Now if he had attacked DisneyWorld, we would have been well and truly f*cked.

    Considering I’m taking the family in a few months, I can tell you the level of panic among those who know is skyrocketing. “OMG they were going to hit Disney! You can’t go – It’s Not Safe!!” My inbox has been flooded with articles from concerned coworkers and acquaintances who think I don’t watch the news for some reason. When I point out he may have been going for one last trip instead of casing the place, I get accused of being naive. When I point out all the stories of people sneaking guns in and forgetting them on the rides (It’s a Small World for god’s sake!!) to show how there’s always been some armed weirdo nearby, I get shushed as that’s different. If I say this is all speculation and nothing actually happened, I get stared at. Clearly, the House of Mouse is dangerous because a terrorist once went there for possible nefarious purposes.

    Meanwhile, my household is awaiting the trip eagerly. Other then more rigorous security (and maybe less crowds), I don’t anticipate any issues.

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  42. al-Alameda says:

    @bill:

    side note- a gay friend of mine went batshit nuts on facebook- says he’s getting a gun and carrying it to clubs now. can’t blame him, the gun grabbers are going nuts too- thinking that gun bans would have stopped this…..just imagine if the bar patrons were packing!

    I tend to agree, generally, wanting to carry a gun wherever you go is “batshit nuts”.

    Just another day in America, mass shootings are inevitably going to happen periodically.

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  43. KM says:

    Donald Trump doubles down on his proposal to ban immigration of Muslims, and he expanded his proposal to “suspend immigration from areas of the world where there is a proven history of terrorism against the United States, Europe or allies.”

    Hmmmmm methinks that doesn’t include Christians fleeing persecution in the ME, would it Donald? If it does, that would certainly piss off fundies that suddenly they’re on the no-go list as well. Also, how far back is this proven history going? After all, one could easily include Israel for the USS Liberty in there or Lebanon for Beirut. Adding in that most groups are stateless now, do we punish countries where we were hit like India; sure he says “allies” but we’re allies with Mexico and he’s totally for a wall there because of the violence.

    Terrorism is a worldwide problem. Saying “You can’t come here if you’re from where terrorism comes from” is basically saying the whole world’s off limits. Makes for a nice sound bite but terrible policy.

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  44. Pch101 says:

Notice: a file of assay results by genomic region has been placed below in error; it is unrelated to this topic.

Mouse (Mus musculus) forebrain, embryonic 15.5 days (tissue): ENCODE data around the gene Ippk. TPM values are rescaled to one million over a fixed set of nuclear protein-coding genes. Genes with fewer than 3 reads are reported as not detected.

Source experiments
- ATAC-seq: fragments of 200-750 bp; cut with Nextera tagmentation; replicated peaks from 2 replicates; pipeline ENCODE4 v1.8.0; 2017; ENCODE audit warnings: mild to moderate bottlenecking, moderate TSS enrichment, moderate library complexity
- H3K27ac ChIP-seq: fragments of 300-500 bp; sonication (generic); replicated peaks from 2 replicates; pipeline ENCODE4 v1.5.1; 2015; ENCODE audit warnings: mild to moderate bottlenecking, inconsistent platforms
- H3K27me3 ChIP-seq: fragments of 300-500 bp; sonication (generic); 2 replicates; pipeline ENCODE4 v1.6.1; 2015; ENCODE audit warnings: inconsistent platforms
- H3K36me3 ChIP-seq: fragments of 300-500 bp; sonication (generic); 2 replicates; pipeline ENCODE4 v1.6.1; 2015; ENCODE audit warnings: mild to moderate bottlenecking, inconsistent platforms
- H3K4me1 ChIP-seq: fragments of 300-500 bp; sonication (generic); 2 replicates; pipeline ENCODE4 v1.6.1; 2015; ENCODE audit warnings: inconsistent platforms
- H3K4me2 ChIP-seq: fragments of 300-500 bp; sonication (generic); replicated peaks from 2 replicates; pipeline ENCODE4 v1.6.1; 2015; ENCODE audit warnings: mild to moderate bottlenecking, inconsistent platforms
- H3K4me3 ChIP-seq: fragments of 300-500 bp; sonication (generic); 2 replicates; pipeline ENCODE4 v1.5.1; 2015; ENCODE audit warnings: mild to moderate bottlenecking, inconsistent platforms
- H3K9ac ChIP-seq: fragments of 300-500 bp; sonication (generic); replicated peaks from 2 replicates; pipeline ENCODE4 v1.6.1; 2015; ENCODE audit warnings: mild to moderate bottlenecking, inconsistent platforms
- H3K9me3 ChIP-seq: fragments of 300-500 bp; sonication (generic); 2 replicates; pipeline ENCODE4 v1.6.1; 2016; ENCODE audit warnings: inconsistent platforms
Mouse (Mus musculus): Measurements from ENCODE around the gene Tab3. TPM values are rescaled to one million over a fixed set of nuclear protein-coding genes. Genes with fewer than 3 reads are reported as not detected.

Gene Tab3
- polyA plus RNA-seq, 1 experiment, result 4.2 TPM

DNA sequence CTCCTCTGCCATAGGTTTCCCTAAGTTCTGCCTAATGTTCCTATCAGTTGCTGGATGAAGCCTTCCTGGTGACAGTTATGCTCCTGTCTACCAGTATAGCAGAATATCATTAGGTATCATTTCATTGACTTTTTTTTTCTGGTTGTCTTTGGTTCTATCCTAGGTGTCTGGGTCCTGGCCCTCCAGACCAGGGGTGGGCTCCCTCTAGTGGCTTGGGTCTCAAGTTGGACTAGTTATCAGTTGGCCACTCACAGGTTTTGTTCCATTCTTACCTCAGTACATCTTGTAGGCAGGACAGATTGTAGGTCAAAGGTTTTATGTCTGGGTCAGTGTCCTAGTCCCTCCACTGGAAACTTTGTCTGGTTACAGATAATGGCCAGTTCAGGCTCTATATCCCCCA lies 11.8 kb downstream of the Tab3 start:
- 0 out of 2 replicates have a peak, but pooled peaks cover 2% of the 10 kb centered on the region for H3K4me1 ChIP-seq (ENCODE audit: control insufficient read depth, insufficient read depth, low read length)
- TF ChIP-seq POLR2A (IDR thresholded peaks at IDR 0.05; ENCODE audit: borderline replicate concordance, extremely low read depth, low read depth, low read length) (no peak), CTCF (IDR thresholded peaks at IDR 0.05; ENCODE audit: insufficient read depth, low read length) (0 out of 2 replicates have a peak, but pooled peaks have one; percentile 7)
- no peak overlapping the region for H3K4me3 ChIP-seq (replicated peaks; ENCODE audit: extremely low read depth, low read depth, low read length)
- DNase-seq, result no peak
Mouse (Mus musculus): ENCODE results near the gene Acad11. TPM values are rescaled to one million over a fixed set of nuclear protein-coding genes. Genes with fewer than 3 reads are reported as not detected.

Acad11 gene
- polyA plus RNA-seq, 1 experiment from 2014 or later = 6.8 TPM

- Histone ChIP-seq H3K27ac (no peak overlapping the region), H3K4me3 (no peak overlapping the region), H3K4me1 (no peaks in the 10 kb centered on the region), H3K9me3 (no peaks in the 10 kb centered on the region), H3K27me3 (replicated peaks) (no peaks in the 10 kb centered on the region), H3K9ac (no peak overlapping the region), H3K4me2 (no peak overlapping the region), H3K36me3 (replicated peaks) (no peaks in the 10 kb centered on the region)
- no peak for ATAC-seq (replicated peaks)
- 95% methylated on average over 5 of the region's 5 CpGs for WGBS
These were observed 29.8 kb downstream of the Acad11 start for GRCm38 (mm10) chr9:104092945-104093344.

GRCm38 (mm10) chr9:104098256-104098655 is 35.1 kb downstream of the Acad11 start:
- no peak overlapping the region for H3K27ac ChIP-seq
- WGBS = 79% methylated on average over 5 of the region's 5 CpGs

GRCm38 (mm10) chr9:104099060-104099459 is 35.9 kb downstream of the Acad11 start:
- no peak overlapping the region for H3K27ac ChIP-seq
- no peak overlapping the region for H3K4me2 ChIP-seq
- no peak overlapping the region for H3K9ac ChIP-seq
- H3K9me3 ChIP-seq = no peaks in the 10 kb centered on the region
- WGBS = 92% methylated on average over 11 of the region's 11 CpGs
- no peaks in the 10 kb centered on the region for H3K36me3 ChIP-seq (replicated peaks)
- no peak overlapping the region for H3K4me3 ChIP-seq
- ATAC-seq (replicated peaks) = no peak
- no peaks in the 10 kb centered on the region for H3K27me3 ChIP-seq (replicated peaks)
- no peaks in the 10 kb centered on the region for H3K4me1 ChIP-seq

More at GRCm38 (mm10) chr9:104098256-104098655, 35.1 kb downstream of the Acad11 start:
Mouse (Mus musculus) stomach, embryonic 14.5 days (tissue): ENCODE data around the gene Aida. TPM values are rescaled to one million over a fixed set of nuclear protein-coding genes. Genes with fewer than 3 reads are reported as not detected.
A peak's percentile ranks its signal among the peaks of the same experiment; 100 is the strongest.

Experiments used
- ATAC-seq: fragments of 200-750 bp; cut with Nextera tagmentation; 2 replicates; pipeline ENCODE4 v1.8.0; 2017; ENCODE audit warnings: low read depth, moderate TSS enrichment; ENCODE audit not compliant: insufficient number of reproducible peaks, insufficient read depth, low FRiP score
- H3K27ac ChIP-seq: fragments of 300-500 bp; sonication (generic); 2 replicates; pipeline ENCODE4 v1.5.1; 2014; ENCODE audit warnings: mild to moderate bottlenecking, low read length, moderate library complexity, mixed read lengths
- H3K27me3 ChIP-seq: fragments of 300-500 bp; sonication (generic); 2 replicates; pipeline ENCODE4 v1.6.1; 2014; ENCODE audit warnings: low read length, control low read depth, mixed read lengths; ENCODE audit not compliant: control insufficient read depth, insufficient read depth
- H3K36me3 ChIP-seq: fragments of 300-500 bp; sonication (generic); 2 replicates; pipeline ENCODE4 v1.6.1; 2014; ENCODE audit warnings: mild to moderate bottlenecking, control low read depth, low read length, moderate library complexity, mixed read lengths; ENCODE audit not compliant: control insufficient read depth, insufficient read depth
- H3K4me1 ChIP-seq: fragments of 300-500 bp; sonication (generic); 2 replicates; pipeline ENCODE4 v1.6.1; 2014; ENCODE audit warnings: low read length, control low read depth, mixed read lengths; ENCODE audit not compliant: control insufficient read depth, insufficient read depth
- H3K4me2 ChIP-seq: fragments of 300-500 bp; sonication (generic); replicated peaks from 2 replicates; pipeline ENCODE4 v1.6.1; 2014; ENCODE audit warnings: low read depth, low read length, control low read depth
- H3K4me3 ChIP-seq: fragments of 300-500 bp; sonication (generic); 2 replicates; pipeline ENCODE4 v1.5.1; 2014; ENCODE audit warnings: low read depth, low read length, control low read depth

@C. Clavin:

    Anyone with half a brain understands that.

    Jenos comes up short in that department.

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  45. michael reynolds says:

    @JohnMcC:

    This is rough. But it’s not George Wallace, Richard Nixon, VietNam War rough.

    I would have been 14, and my father was deployed to Vietnam. (US Army). No, I agree this isn’t as rough, what with fewer assassinations and riots, but hey, there’s still time! I was speaking more of the narrative flow, the surprises, the head-scratching moments, the sheer lunatic unpredictability of this year. Usually by this stage in the game we have a fairly good notion of how it’s going to play out. Well, not this year.

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  46. michael reynolds says:

    @KM:

    I can’t believe you’re not seizing on this excellent excuse for canceling Disney World.

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  47. Mikey says:

    @KM:

    Makes for a nice sound bite but terrible policy.

    This is among the best one-sentence summaries of the Trump campaign I’ve seen.

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  48. Rafer Janders says:

    @michael reynolds:

    Usually by this stage in the game we have a fairly good notion of how it’s going to play out. Well, not this year.

    Actually, no, we do have a fairly good notion of how it’s going to play out this year — certainly, at this point in time, a better notion than we had in June 2000, June 2004, or June 2008, at which point all of those races were more toss-ups than they are now. Clinton will win, and win handily. Sure, Trump will make a lot of noise, but that’s just noise, and does not affect the fundamentals.

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  49. bill says:

    @al-Alameda: well, we don’t really hear about chl holders shooting up places….just saying.
    mass shootings tend to happen in ‘gun free’ zones, as the shooters are aware of this and have no fear of it.
    but hey, that’s just me i guess.

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  50. michael reynolds says:

    @MBunge:

    People should and do expect their leaders to do something. The problem is with the menu of available “somethings.”

    If we pull back on the whole issue we have a conflict between modernity (The West/Japan) and civilizational dead-enders (Islamic extremists/various fascists). As someone the other day pointed out, we’ve essentially won the war – a market economy, representative democracy, human rights have become the default. There’s no other competing ideology that has any purchase.